The issue with blood pressure is when it is done in a certain way with the breath. I have heard of issues when doing forms the way Goju-ryu does it. But when done in the more common Chinese way, I do not think there is an issue. What style and form are you thinking of? Is there a clip you can post?
    I just woke up so I cant give a really in depth answer right now.
    My advise is like was mentioned breath easy and natural rather than holding the breath. There is a breathing qi practice sometimes called "packing breathing" to "pack" the organs where you hold the breath and put pressure in the stomach area. This is what I would avoid. You don't really need to do this ,you get a lot of benifit from the tension in the limbs and you can tighten the stomach without the internal pressure.
     
    Last edited: Jan 23, 2018
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  4. _Simon_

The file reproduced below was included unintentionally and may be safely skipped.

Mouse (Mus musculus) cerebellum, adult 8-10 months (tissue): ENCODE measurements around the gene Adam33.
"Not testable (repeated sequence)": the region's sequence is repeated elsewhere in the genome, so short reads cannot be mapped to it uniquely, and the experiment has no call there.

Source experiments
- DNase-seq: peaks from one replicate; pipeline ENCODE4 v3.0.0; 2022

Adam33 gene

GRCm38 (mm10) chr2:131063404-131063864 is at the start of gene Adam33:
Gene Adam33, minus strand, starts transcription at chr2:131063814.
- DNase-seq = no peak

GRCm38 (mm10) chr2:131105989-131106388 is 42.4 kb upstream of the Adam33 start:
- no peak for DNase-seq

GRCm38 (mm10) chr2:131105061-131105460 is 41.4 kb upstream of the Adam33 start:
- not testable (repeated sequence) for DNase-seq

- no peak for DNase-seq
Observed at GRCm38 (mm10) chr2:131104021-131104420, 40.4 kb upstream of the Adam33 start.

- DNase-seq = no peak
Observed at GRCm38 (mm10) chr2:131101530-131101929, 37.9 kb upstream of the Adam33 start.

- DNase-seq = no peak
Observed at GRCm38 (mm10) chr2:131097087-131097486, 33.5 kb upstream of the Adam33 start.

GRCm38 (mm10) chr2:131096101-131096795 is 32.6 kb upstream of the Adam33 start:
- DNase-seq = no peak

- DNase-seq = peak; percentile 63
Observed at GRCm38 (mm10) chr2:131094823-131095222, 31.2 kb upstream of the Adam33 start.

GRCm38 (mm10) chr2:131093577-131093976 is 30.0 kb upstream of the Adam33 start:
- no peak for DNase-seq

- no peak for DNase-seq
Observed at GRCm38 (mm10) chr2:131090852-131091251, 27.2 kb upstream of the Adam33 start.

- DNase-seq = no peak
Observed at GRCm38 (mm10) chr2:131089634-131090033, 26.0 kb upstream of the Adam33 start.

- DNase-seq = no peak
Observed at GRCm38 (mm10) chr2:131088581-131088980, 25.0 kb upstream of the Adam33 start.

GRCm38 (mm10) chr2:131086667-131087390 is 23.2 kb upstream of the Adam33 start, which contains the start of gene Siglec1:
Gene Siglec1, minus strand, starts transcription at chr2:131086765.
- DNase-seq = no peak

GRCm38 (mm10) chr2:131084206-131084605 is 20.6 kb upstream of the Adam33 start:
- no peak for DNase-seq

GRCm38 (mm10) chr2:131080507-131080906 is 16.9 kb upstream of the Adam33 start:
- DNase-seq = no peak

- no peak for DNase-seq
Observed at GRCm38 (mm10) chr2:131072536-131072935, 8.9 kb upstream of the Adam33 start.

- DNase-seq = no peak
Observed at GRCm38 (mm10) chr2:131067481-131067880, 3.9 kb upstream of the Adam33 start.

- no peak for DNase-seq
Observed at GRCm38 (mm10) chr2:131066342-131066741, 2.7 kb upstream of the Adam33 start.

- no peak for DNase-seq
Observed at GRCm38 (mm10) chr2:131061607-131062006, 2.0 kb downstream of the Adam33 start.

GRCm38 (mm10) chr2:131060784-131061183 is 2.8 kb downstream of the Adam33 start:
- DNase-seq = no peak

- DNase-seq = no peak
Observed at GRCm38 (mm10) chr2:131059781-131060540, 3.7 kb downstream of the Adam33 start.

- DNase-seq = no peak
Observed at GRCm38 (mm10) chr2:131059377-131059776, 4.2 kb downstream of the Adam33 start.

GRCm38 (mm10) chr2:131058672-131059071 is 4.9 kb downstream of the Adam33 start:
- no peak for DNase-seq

_Simon_ Purple Belt

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    Yeah I've always wondered about dynamic tension forms and whether they're a good idea.. I already hold too much tension and am pretty not well because of it, so I'll have to work on allowing tension, but not creating that internal stomach/pelvic tension... May have to just practice practice practice.. am also used to the hard ibuki style breathing so I'll try just normal calmer breathing too. Thanks for sharing that :)
     
  5. hoshin1600

    hoshin1600 Senior Master